Nurse’s vehicle hit 130 mph in collision that killed 5 in L.A. County, prosecutors say

Prosecutors, in a court filing Friday, charged a nurse with killing five people in a horrific Los Angeles County collision that “gas pedal floors” up to 130 mph.

According to a motion filed by Los Angeles County, data from the Mercedes-Benz E-Class Coupe that Nicole Linton was driving accelerated in 5 seconds before the multi-vehicle August 4 crash, from 122 mph to 130 mph. Was going on for hours. Retrieved by the District Attorney’s Office and NBC Los Angeles.

The document, filed to oppose the pre-trial release and bail for the 37-year-old traveling nurse, also alleges that data shows she did not try to brake or slow down before impact.

The district attorney’s office argued in Friday’s filing that releasing Linton would put the public at risk, and is a flight risk.

A hearing on whether Linton may be eligible to be released comes ahead of the trial on Monday in the L.A. Superior Court courtroom.

Houston resident Linton has been charged with six counts of felony murder and five counts of vehicular homicide. One of the victims, Asheri Ryan, was pregnant.

stay linton Without bail, prison records show.

On August 4, five people were killed in a horrific accident involving at least six cars at an intersection in the Windsor Hills area of ​​Los Angeles.NBC Los Angeles

Linton’s defense argued in a previous filing reported by the Los Angeles Times that she had regained consciousness during the accident, and that her mental health had deteriorated in recent years.

The DA’s filing Friday said the rescue’s claim of loss of consciousness is not supported by Mercedes’ electronic data recorders or available medical records.

The filing said analysis of the vehicle’s recorded data and surveillance video indicated that Linton had “complete control of the steering …

“This NASCAR-worthy performance flies in the face of the assumption that she was unconscious or incapacitated,” prosecutors wrote in the document.

The document said doctors at UCLA Ronald Reagan Medical Center who treated Linton after the accident said it did not appear that she had fainted, fainted, or experienced seizures.

Linton defense attorney, former California Appeals Court Judge Halim Dhanidina, said he would respond to prosecutors’ claims during a hearing on Monday.

He said by email, “We hope to call some witnesses, including the psychiatrist, who has met with Ms. Linton twice in prison and has reviewed the relevant police and hospital record attendants for the events of August 4 and earlier.” “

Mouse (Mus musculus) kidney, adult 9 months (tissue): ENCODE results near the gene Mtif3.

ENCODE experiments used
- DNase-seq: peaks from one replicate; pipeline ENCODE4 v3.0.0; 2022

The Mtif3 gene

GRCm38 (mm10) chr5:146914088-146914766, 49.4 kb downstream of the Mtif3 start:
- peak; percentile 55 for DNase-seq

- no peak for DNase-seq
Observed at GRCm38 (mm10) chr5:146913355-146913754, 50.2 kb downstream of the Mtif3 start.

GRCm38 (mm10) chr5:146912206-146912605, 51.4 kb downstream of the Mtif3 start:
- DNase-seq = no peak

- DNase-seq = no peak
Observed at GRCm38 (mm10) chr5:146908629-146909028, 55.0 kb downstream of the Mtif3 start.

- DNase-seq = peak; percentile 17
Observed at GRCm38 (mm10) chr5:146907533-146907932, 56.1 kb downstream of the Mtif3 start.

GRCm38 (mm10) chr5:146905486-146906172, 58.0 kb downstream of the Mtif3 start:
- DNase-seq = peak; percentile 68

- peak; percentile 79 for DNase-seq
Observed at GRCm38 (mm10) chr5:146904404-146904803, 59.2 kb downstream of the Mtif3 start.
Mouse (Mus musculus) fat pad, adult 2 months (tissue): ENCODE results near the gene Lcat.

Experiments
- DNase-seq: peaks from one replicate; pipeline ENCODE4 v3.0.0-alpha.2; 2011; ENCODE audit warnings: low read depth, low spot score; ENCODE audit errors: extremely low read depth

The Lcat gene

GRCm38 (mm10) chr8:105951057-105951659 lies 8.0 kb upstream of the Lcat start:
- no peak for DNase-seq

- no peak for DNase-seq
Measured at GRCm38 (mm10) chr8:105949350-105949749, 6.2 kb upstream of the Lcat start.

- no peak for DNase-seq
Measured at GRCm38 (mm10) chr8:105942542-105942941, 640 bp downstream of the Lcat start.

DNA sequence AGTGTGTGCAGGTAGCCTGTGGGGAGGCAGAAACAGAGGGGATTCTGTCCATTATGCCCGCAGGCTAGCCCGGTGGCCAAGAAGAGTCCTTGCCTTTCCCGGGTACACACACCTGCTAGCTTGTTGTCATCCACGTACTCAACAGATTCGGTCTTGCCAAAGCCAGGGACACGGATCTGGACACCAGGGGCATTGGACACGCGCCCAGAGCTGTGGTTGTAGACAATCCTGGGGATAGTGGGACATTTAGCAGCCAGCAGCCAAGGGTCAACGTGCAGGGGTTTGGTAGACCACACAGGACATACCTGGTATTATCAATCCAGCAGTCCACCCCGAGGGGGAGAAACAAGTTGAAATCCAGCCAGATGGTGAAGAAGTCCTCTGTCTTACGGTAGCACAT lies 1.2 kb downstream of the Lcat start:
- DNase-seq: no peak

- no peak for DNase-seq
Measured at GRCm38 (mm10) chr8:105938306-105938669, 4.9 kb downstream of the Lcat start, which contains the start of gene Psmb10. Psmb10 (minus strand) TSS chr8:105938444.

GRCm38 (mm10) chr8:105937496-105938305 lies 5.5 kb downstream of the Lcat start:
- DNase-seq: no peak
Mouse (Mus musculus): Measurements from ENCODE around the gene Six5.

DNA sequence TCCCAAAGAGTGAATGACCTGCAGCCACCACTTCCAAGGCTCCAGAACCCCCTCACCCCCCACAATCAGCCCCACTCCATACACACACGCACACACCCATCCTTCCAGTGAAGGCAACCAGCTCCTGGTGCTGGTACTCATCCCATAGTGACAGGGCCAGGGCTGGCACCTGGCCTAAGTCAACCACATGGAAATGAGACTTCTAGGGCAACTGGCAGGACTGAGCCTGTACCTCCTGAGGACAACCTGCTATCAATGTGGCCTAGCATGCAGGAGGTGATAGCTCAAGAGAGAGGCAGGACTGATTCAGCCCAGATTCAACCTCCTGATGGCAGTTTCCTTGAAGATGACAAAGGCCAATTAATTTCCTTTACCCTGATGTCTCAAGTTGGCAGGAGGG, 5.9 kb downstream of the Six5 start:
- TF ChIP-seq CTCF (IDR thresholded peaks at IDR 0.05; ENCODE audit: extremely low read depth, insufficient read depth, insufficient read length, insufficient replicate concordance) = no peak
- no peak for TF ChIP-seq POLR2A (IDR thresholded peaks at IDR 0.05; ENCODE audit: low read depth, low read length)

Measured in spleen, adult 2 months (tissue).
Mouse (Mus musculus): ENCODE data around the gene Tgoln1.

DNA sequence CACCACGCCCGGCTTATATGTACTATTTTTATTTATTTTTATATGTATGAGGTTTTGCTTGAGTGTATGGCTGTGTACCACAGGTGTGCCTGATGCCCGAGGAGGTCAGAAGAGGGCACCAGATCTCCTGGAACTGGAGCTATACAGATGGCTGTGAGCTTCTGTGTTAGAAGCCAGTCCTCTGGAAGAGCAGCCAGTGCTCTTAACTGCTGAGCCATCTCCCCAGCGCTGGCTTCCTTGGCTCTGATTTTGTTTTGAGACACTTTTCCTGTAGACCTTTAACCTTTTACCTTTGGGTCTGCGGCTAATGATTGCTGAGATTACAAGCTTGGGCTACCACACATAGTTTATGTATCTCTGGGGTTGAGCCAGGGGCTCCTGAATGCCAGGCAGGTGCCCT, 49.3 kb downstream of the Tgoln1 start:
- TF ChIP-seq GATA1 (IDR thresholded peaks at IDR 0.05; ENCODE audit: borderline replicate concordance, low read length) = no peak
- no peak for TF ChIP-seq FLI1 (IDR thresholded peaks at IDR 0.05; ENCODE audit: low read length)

The DA’s office said Linton claimed to have bipolar disorder. According to the document, she admitted to experiencing symptoms commensurate with the impairment before the accident, but she was not taking prescribed medication that could have stopped the symptoms.

According to prosecutors’ filings, Linton told investigators that she hadn’t slept for at least four days before the collision because of stress in her life. She said abstaining from her medication caused insomnia, it said.

On August 4, Linton said she worked 12-hour shifts, and explained that her lack of sleep was carrying out duties, which included administering medication to patients on time, according to a Friday filing.

The filing said that Linton “considered that the cause of his collision was his fatigue.”

In a prison call with his sister, Linton “confessed that he should not have gone to work on the day of the accident, adding that “five people have died because of me,” the document states.

The document states that prosecutors pointed to several instances where Linton was involved in prior accidents.

Between 2008 and 2009, he was stopped at least three times for speeding. According to the document, Linton was also involved in a car accident in New York in 2008 that resulted in “personal injury and property damage”.

The document also detailed examples where Linton showed what prosecutors said was “aggressive, violent” behavior.

In an interview with California Highway Patrol officers, Linton recalled the moments before the accident, including what music she was listening to, and said that she remembered driving straight and seeing a car in front of her from left to right, stated in the document.

According to the document, the last thing he remembered before waking up on the ground outside his burning car was going straight.

Security footage showed the moment Linton’s Mercedes-Benz plowed through a red light in Windsor Hills, about 10 miles southwest of downtown LA

The video showed cars moving from left to right in front of Linton no more than 9 seconds before passing through the intersection, the documents’ position.

In a statement Saturday, Kaiser Permanente said Linton was employed by an organization called AMN Healthcare and was contracted to work at Kaiser Permanente on a temporary basis. She was not traveling for the company at the time of the accident.

Victims of the crash, identified by officials and family, include 23-year-old Ryan; her 11-month-old son, Alonzo Quintero; and her boyfriend, Reynold Lester, 23.

Ryan’s fetus did not survive. Family members said Ryan and Lester had planned to name the baby Armani.

Authorities have not publicly confirmed the names of the two other victims, but family and friends identified them in the Los Angeles Times as 42-year-old Nathesia Lewis and 38-year-old Lynette Noble. The Los Angeles County medical examiner-coroner lists both women as dying. August 4.

An update on the California Highway Patrol investigation of the collision was not available Saturday.

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